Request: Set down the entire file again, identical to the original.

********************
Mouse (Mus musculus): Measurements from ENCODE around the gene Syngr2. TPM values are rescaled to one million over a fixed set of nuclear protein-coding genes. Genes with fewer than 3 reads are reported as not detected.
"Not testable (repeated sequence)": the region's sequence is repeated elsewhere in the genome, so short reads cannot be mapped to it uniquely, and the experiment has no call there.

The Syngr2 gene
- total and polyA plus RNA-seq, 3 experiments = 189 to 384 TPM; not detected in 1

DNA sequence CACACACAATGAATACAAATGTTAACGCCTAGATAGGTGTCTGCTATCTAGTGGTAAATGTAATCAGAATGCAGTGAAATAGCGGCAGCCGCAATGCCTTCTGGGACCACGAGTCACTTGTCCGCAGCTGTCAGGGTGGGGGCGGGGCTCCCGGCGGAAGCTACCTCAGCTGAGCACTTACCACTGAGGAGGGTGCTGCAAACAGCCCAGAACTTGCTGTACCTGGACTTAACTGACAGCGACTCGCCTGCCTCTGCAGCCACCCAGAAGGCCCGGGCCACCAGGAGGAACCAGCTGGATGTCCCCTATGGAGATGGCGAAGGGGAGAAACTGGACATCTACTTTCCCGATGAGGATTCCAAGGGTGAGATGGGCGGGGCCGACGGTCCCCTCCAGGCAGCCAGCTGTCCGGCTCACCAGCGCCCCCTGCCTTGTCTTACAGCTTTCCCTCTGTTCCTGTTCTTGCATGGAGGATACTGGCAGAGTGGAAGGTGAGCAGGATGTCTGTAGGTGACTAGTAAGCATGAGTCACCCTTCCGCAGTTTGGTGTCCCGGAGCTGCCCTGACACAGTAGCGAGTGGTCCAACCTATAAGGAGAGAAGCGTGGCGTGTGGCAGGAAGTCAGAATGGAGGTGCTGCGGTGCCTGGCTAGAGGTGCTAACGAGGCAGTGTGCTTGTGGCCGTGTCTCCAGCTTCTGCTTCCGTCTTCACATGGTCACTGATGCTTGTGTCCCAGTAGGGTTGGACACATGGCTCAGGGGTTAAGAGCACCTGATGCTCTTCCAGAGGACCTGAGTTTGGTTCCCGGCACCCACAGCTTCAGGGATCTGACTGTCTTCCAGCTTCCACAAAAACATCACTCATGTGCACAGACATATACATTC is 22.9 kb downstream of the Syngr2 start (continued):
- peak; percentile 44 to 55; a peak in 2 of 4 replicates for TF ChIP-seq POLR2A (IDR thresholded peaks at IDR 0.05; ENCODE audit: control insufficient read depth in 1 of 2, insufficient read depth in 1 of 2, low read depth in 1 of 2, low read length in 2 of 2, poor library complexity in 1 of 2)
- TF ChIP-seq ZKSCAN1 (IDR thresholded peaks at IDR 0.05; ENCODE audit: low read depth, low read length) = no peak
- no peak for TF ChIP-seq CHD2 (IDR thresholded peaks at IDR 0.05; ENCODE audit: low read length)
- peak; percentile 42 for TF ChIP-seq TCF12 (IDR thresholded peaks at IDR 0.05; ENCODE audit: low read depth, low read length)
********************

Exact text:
Mouse (Mus musculus): Measurements from ENCODE around the gene Syngr2. TPM values are rescaled to one million over a fixed set of nuclear protein-coding genes. Genes with fewer than 3 reads are reported as not detected.
"Not testable (repeated sequence)": the region's sequence is repeated elsewhere in the genome, so short reads cannot be mapped to it uniquely, and the experiment has no call there.

The Syngr2 gene
- total and polyA plus RNA-seq, 3 experiments = 189 to 384 TPM; not detected in 1

DNA sequence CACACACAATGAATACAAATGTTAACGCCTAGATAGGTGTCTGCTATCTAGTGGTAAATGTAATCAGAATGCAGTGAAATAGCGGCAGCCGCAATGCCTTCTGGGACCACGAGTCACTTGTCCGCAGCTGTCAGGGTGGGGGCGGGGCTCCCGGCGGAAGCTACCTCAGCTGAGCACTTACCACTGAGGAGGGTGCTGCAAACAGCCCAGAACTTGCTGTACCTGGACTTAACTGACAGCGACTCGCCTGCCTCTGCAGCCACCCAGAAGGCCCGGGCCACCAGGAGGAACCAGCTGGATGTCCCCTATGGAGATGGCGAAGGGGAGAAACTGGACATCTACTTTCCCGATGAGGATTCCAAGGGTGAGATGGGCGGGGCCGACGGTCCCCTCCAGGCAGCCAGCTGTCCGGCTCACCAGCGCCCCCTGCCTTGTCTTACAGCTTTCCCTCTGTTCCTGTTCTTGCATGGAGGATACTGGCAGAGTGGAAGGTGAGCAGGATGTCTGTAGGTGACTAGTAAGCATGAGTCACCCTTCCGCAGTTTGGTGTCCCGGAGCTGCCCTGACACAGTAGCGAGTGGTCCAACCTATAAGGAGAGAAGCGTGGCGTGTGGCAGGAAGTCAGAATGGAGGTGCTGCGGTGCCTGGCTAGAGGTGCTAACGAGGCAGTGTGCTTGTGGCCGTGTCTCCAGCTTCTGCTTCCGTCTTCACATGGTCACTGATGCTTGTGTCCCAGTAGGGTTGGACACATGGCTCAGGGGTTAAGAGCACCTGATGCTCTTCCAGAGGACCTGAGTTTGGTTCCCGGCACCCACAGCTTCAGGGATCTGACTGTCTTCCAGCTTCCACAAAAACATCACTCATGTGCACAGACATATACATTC is 22.9 kb downstream of the Syngr2 start (continued):
- peak; percentile 44 to 55; a peak in 2 of 4 replicates for TF ChIP-seq POLR2A (IDR thresholded peaks at IDR 0.05; ENCODE audit: control insufficient read depth in 1 of 2, insufficient read depth in 1 of 2, low read depth in 1 of 2, low read length in 2 of 2, poor library complexity in 1 of 2)
- TF ChIP-seq ZKSCAN1 (IDR thresholded peaks at IDR 0.05; ENCODE audit: low read depth, low read length) = no peak
- no peak for TF ChIP-seq CHD2 (IDR thresholded peaks at IDR 0.05; ENCODE audit: low read length)
- peak; percentile 42 for TF ChIP-seq TCF12 (IDR thresholded peaks at IDR 0.05; ENCODE audit: low read depth, low read length)